One of the Rock’s big tourist attractions is it’s wild monkey population, the Barbary Apes. You can take a cable car up the mountain and check them out at close hand. Paul Theroux’s view was that differentiating the apes from the homo sapien inhabitants of Gibraltar was tricky; some of the locals are interesting specimens, talking a fusion of Spanish and English, and most of the time very quickly. Many of them drive around on scooters , also at great speed. They live in an environment that is one long high street of pubs, British building society branches, London-look bobbies and red telephone boxes. Here, in a small, concentrated patch of what was arguably foreign soil, was everything about the U.K that many don’t like – and head off to Spain to avoid, a selection box of southern England parked up at the bottom of Spain.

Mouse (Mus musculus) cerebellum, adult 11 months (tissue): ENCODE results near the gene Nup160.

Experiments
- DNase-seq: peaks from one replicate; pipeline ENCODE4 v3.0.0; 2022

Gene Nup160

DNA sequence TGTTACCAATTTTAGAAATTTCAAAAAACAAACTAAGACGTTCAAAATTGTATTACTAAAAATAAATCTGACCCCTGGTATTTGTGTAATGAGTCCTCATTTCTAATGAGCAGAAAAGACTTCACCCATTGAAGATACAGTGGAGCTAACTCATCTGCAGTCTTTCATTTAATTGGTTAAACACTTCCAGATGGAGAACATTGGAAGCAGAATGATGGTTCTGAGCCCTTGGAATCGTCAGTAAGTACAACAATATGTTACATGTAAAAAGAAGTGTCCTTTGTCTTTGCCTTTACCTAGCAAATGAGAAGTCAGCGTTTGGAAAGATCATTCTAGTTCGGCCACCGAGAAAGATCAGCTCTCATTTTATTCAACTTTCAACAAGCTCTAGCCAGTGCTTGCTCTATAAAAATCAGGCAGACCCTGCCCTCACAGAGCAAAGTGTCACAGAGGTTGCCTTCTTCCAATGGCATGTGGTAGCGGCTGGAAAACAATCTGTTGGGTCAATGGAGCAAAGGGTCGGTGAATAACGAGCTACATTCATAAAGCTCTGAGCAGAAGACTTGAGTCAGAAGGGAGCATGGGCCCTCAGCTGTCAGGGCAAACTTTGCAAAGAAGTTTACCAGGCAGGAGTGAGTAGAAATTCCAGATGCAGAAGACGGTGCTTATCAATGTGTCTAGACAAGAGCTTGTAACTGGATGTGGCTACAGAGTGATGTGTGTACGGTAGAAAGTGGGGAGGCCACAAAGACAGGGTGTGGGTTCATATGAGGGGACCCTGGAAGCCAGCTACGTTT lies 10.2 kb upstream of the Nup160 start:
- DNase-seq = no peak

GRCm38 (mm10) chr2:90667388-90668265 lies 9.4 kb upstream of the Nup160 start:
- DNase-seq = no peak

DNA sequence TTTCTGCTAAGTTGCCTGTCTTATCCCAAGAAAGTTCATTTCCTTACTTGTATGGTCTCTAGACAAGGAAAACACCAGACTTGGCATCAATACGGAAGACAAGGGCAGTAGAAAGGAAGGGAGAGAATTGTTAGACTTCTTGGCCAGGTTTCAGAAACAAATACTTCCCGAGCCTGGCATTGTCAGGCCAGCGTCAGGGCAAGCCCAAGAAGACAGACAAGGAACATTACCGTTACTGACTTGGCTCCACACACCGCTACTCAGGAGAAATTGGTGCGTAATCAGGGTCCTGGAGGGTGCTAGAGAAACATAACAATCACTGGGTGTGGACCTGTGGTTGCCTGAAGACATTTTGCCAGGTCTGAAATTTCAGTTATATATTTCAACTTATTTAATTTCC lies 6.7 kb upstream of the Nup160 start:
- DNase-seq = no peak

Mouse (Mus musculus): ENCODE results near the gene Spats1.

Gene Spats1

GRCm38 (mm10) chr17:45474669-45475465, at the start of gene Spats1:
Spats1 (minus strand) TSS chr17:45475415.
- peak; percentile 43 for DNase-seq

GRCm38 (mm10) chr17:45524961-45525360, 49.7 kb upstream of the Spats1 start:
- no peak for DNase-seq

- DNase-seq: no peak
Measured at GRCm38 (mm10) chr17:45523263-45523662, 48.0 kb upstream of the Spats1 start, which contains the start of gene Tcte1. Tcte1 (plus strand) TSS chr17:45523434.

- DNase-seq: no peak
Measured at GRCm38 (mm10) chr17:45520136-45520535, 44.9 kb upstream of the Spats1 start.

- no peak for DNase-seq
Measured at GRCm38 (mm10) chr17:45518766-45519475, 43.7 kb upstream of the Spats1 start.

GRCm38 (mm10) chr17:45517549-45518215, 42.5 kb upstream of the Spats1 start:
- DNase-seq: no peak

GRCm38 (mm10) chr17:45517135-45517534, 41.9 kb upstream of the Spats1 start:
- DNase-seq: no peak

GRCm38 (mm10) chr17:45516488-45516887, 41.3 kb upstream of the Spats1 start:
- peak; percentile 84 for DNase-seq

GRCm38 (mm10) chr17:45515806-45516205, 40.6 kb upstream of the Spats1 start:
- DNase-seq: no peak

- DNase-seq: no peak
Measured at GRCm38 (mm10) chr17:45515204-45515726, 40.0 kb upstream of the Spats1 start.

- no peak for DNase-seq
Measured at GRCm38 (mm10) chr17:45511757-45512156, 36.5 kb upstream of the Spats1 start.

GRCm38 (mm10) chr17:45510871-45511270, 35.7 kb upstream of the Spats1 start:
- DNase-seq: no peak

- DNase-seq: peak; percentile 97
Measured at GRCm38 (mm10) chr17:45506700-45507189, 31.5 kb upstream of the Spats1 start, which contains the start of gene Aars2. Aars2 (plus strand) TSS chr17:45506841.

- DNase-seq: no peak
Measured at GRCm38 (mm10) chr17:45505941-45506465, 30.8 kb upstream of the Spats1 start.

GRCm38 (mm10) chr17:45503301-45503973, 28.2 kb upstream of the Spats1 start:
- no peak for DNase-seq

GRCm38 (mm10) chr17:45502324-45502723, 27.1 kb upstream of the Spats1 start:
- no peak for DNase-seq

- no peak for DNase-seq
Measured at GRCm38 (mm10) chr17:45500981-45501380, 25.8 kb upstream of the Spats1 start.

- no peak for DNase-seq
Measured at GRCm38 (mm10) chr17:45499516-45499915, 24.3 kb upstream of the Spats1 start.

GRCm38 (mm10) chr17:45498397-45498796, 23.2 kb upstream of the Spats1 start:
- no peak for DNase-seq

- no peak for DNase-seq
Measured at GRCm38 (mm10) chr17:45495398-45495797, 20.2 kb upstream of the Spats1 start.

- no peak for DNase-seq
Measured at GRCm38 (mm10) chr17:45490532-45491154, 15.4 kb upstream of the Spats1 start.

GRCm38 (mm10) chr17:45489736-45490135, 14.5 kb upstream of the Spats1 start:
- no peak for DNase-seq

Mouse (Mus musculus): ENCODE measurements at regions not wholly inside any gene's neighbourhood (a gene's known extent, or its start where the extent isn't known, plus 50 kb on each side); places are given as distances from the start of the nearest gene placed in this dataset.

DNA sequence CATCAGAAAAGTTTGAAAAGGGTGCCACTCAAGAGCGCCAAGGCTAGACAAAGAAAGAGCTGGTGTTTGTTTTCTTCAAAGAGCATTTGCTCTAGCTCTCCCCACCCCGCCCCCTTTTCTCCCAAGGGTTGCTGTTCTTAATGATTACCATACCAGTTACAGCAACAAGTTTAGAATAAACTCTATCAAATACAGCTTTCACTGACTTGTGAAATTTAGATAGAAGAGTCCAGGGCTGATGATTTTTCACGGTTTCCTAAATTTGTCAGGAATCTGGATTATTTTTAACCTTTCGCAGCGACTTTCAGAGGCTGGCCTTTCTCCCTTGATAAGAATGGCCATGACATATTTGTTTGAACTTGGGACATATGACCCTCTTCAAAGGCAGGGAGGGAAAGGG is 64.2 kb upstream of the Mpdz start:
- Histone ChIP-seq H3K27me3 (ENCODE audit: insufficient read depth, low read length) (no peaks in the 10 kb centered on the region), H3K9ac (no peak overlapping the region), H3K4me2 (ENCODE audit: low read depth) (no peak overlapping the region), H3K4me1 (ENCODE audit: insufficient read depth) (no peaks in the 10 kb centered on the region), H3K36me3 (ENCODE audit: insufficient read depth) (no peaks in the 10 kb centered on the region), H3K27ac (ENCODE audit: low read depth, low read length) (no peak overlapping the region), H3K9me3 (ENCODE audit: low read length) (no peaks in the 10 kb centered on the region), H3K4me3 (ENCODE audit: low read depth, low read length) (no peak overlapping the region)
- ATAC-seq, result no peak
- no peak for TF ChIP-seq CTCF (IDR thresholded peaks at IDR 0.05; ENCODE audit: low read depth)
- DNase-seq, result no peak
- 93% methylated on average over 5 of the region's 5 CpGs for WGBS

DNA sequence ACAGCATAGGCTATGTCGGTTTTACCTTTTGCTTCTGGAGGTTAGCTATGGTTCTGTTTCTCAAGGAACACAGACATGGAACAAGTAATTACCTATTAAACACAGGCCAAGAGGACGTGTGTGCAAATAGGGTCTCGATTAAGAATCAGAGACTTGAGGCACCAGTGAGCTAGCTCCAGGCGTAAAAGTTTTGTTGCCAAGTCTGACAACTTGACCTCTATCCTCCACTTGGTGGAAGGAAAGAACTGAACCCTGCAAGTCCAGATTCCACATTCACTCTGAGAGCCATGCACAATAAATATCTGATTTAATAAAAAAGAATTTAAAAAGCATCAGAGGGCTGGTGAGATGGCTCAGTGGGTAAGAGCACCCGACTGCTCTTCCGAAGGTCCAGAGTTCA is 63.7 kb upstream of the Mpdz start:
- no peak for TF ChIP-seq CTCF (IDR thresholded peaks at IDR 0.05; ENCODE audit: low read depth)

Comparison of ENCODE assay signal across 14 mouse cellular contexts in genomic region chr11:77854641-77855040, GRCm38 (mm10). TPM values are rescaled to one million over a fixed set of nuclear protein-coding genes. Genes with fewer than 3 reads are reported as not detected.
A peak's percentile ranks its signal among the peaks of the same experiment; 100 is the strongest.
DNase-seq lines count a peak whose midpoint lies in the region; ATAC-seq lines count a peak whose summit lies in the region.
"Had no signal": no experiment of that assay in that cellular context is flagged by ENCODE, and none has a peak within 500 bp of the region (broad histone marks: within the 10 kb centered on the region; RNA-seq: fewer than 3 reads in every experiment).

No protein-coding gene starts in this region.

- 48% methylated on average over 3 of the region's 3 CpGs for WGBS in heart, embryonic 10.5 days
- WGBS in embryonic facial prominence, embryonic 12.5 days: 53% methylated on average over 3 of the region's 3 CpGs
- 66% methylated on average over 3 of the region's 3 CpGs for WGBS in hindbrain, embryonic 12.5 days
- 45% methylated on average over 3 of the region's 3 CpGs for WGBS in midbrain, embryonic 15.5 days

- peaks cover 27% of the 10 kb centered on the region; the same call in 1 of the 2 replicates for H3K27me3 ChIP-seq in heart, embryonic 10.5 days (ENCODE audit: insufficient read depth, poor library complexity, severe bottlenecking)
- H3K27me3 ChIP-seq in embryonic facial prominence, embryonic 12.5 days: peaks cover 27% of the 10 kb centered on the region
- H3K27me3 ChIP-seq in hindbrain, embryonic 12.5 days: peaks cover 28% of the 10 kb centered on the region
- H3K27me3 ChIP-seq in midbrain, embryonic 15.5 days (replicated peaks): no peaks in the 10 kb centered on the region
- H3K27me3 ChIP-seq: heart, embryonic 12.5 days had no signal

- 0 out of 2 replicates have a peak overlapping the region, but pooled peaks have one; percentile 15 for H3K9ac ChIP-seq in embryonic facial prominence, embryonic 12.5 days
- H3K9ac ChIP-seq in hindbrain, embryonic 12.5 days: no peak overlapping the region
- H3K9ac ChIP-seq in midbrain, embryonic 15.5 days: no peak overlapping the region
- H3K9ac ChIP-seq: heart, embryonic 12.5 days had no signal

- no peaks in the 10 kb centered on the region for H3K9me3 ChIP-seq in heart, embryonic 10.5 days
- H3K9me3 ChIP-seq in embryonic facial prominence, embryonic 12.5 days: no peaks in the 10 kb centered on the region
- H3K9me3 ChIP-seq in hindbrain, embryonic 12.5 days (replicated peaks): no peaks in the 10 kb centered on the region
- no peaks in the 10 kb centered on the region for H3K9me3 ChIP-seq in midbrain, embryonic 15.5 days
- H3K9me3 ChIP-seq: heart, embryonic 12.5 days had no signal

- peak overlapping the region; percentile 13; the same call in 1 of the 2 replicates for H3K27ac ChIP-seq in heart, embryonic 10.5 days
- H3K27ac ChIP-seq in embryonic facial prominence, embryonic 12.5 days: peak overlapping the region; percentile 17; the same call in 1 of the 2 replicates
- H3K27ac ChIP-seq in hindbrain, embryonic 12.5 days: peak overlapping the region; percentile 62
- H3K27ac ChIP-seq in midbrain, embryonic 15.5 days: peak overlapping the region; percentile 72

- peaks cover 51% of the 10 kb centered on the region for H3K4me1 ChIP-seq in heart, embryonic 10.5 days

Notable Gibraltarians
Levy Attias – starred in seventies comedy series ‘Mind Your Language.’

Gibraltar seemed to me that day, a prime example of national bad taste; give us some consistently nice weather, cheap fags and booze and what do we do? Create a modern heritage exhibition of the worst of Britain. I heard myself saying aloud, ‘Just give it back.’ It’s naturally not that simple, as I believe your average Gibraltarian is quite content with their Spanglish status. On the bright side I did find the best English bookstore since leaving home. On Gibraltar, I was able to catch up on U.K news, and was able to stock up on duty free – so not all bad!